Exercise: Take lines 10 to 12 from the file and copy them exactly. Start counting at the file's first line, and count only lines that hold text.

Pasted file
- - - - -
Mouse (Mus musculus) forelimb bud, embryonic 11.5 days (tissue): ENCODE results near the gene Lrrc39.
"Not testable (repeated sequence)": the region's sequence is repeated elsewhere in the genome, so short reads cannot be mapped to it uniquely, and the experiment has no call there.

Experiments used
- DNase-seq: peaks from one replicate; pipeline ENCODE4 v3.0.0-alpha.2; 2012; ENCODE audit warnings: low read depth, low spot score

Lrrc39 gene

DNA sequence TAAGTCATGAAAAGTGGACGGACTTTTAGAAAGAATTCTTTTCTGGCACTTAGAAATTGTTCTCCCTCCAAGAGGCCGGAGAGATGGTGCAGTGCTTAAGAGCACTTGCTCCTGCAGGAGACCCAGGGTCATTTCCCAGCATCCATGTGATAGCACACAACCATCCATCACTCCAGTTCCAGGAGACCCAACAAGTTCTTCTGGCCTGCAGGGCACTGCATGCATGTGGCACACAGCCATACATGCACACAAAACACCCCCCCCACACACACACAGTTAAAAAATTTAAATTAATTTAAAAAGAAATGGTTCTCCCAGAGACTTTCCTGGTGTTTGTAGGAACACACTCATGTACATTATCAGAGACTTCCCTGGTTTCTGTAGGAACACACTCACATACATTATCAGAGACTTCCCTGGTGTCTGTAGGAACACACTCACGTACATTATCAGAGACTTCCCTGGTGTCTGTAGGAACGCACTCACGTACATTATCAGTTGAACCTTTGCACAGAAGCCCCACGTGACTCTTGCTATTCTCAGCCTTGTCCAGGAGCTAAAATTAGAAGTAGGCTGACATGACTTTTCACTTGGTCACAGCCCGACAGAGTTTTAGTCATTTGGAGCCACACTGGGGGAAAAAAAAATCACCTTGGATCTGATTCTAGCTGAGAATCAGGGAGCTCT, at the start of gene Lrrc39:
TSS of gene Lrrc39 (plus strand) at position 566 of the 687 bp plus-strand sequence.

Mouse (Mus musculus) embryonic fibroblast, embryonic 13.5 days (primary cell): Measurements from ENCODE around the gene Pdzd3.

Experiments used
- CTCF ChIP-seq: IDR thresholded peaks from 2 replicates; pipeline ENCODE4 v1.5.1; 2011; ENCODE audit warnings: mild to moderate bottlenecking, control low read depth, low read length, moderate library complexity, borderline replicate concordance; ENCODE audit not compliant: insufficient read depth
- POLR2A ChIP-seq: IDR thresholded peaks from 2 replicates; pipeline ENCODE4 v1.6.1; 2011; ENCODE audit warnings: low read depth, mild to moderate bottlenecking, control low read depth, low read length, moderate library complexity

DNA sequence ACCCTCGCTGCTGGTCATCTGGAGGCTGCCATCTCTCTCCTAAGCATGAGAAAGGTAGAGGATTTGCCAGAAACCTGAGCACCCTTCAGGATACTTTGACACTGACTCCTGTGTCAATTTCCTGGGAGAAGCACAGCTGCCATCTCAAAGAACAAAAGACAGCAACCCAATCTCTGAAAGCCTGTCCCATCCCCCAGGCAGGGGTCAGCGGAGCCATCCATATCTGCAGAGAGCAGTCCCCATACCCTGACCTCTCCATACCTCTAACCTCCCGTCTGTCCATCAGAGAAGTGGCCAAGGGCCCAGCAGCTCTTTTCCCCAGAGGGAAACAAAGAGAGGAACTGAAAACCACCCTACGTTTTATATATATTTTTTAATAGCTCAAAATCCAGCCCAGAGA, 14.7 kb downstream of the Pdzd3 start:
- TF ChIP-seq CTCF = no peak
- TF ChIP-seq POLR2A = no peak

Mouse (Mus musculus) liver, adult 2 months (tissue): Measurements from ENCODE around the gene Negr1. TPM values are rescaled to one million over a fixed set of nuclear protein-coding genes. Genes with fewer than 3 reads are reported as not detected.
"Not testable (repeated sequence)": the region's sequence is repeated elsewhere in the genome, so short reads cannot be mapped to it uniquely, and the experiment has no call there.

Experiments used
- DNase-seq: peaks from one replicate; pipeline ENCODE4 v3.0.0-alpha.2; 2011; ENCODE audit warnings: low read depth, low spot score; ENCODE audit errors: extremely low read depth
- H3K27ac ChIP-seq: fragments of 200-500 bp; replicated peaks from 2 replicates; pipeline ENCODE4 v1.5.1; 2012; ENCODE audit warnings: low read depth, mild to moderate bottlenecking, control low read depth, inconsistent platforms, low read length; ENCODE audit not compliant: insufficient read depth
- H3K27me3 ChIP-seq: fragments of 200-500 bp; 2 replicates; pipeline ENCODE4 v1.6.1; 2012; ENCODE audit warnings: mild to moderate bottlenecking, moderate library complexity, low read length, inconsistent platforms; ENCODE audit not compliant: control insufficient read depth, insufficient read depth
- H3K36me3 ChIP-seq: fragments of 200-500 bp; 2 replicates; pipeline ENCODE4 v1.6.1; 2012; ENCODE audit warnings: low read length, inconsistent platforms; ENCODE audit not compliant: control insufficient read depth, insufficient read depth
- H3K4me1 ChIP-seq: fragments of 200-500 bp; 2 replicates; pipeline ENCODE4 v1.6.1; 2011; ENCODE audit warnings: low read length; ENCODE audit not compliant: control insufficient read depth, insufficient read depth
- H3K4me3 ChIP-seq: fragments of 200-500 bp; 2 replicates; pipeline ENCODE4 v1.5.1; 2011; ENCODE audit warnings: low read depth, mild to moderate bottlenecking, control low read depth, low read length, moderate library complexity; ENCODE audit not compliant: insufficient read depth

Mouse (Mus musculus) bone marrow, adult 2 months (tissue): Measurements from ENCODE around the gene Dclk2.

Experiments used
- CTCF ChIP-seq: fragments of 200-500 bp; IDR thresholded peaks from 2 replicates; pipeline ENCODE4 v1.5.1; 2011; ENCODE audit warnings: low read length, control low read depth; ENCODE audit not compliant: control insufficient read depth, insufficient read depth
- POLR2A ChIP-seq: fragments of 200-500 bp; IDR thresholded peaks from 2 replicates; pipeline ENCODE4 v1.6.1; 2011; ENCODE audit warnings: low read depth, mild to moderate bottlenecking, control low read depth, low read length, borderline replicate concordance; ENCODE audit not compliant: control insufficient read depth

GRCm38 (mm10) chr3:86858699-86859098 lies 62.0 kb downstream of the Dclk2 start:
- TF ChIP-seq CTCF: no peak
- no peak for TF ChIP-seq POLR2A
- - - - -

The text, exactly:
- CTCF ChIP-seq: IDR thresholded peaks from 2 replicates; pipeline ENCODE4 v1.5.1; 2011; ENCODE audit warnings: mild to moderate bottlenecking, control low read depth, low read length, moderate library complexity, borderline replicate concordance; ENCODE audit not compliant: insufficient read depth
- POLR2A ChIP-seq: IDR thresholded peaks from 2 replicates; pipeline ENCODE4 v1.6.1; 2011; ENCODE audit warnings: low read depth, mild to moderate bottlenecking, control low read depth, low read length, moderate library complexity

DNA sequence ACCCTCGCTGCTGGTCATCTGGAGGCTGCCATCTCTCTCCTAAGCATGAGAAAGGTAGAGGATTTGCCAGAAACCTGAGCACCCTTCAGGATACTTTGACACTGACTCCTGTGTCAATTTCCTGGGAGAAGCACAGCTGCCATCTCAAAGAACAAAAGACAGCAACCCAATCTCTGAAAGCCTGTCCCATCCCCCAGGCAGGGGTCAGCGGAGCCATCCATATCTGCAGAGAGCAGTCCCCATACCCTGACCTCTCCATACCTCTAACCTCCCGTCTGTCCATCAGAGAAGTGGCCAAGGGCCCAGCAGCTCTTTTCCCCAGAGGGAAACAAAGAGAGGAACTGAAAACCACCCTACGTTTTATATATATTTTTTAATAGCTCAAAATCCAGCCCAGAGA, 14.7 kb downstream of the Pdzd3 start: